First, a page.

Voltron: Legendary Defender; Season One Review

Voltron” is a name that may be familiar with people of many different generations. It was most noticeable for its original debut in the 1980s under the show titled Voltron: Defender of the Universe, however it has had many revivals over the years with…generally subpar success to their names.  But its most recent incarnation, Voltron: Legendary Defender, quickly shot up in popularity when Netflix announced it in 2016.  So what was all the hype about?

Voltron: Defender of the Universe brought up dark subjects with children that other, similar cartoons would often avoid. It was still incredibly corny, of course, but it left a lasting impact on its young audience because it didn’t shy away from these topics.  Needless to say, Voltron: Legendary Defender had a lot to live up to.  If it couldn’t impact old fans and new fans in a similar way to the original, it would fade into obscurity like the reboots before it.  So was it impactful?  Did it live up to the legacy of the original show?

Over the next few months, I’ll be taking a look at this reboot season by season to see if it’s worth all the hype it received.

Season one of Voltron: Legendary Defender is very simplistic, but sets up a very interesting world with its eleven episodes. From the first episode – which, to be fair, is an hour long without commercials, so it does have a lot of time to make a first impression – you can immediately tell the tone that this series wants to take.  The opening scene literally depicts the kidnapping and torture of three innocent human astronauts.  Immediately after, though, we cut to the antics of three in-training space cadets: Lance, Hunk, and Pidge.  This may sound contradictory but the show is very good at balancing the serious moments with the more lighthearted moments.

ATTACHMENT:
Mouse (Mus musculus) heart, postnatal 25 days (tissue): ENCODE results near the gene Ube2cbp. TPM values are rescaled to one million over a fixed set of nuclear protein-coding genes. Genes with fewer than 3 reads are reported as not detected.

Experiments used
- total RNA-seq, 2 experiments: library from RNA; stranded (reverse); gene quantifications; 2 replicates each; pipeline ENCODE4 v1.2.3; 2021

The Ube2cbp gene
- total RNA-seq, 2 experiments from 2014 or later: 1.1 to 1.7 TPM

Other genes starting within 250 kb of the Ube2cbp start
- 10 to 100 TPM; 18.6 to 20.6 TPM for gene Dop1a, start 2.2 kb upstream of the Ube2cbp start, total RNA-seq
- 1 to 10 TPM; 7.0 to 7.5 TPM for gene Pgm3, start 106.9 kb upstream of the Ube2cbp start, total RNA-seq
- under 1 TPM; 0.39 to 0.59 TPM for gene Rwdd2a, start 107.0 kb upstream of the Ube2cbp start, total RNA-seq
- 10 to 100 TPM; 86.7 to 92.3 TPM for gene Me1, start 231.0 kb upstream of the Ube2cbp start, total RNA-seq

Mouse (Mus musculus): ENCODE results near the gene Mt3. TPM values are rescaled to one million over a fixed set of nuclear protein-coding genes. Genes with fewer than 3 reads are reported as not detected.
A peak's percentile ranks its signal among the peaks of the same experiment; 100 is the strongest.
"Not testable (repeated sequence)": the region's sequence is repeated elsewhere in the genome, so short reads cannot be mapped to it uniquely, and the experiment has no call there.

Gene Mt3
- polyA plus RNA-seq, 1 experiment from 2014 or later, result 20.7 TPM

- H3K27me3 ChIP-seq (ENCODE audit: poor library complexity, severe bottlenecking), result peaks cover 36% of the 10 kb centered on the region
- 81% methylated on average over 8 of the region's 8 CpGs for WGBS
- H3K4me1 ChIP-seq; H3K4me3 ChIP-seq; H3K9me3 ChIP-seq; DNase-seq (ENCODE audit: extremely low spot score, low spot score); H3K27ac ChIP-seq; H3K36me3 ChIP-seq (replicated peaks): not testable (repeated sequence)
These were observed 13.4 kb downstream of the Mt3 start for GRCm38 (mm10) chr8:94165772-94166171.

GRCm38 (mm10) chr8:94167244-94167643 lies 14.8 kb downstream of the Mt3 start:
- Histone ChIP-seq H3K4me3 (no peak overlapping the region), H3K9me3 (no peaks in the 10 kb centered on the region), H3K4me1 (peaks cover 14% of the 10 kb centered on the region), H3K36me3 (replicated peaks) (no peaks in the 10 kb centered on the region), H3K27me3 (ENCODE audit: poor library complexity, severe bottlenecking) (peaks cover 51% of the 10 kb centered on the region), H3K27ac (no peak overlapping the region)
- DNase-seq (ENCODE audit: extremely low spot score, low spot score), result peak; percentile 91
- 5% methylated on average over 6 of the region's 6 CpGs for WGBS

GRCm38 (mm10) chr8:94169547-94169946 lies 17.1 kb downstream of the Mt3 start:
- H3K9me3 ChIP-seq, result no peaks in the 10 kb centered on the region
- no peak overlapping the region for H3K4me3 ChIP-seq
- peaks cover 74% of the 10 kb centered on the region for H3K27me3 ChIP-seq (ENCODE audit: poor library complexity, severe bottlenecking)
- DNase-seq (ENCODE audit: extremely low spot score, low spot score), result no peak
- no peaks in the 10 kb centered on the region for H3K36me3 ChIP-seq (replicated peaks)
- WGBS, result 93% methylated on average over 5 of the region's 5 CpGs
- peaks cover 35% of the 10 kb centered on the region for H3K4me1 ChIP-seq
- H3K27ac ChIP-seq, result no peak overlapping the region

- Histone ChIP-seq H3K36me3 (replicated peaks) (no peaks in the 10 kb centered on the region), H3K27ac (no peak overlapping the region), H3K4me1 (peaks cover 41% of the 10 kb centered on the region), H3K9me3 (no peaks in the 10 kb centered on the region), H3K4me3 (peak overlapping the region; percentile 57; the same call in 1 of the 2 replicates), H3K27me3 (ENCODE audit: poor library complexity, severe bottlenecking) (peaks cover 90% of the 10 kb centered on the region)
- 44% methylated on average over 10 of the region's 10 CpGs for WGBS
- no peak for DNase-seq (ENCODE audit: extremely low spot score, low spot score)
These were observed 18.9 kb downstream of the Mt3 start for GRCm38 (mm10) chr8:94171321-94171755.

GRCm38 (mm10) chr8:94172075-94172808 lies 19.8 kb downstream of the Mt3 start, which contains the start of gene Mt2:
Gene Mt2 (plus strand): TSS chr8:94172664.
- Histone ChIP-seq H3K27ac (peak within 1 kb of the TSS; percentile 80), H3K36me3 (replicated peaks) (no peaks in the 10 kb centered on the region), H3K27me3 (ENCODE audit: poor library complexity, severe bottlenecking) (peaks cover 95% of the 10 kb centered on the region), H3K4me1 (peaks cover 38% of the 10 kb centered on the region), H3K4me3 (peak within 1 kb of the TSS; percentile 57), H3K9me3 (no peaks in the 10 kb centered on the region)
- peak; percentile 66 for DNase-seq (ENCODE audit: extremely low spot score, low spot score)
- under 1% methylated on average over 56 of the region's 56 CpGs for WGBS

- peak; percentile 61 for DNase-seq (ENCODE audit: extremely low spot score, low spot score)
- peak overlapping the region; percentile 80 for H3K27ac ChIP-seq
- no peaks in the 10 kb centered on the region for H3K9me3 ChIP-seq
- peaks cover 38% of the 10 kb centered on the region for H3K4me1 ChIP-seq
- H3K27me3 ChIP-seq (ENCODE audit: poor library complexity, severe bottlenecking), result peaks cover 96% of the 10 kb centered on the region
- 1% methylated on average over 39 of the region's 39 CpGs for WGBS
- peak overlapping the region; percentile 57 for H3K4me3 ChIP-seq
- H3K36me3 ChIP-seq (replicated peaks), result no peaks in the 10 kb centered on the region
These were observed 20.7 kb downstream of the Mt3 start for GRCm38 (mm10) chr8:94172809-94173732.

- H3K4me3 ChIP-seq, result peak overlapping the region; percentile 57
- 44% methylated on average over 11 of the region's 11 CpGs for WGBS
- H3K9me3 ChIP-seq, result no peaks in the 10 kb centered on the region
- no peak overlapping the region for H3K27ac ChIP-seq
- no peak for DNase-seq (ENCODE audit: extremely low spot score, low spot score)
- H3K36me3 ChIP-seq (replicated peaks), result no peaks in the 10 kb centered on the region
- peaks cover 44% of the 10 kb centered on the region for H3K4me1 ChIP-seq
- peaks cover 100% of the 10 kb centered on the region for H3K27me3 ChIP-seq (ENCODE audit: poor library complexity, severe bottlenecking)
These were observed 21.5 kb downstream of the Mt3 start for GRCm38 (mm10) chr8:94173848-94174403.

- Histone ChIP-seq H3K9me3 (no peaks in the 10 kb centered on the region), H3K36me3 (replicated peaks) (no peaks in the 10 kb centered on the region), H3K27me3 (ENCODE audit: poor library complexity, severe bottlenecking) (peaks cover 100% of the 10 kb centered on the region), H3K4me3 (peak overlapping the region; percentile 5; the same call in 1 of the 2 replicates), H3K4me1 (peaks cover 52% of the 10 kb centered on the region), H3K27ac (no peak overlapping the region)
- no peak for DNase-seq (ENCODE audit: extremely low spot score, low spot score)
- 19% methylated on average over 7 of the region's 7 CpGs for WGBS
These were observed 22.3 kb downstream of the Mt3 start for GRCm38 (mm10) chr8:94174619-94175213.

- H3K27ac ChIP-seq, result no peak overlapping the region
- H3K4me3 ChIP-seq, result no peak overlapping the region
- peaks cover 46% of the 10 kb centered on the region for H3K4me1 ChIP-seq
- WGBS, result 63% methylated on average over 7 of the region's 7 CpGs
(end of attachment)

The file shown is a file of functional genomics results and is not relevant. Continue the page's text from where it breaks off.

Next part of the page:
The Galra Empire is an empire that has spread its reach throughout the universe for thousands of years, and they have conquered almost every planet up until the Milky Way. Their leader, Zarkon, grows stronger with every planet they conquer, and the heroes are racing against time to defeat this big baddy.  This is the premise of the show, and the turmoil and politics of the Galra empire are a major plot point within the series.

The story of this season ends with quite a bang as well. The heroes take a rescue mission right into the heart of Galra territory, and face off with Zarkon himself.  Although they’re able to escape, they don’t escape without taking some heavy damage first, and the season ends on a dramatic cliff hanger.  It’s a cheesy way to rack up interest for the next season, but it works.  So does the series fulfill its enticing premise and current potential?  Tune in next time to find out!

-Leanne W.

Voltron: Legendary Defender, Rebooted and Rewarding

voltronNetflix’s new animated series, Voltron: Legendary Defender, takes the much-beloved 80’s cartoon Voltron: Defender of the Universe and rebuilds the world of space battles, robotic lions, and strong friendships in a new take on the classic sci-fi adventure. With its second season having been recently released on Jan. 20th, fans have jumped at the chance to devour the new set of 13 episodes and now eagerly await more.